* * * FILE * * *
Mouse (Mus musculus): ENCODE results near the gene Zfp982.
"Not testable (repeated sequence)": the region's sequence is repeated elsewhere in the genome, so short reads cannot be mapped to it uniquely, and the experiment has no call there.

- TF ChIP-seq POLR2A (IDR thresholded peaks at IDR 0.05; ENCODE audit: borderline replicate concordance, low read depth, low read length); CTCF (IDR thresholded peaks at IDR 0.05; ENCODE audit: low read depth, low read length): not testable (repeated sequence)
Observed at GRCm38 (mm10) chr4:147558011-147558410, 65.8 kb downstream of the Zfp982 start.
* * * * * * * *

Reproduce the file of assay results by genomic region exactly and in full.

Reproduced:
Mouse (Mus musculus): ENCODE results near the gene Zfp982.
"Not testable (repeated sequence)": the region's sequence is repeated elsewhere in the genome, so short reads cannot be mapped to it uniquely, and the experiment has no call there.

- TF ChIP-seq POLR2A (IDR thresholded peaks at IDR 0.05; ENCODE audit: borderline replicate concordance, low read depth, low read length); CTCF (IDR thresholded peaks at IDR 0.05; ENCODE audit: low read depth, low read length): not testable (repeated sequence)
Observed at GRCm38 (mm10) chr4:147558011-147558410, 65.8 kb downstream of the Zfp982 start.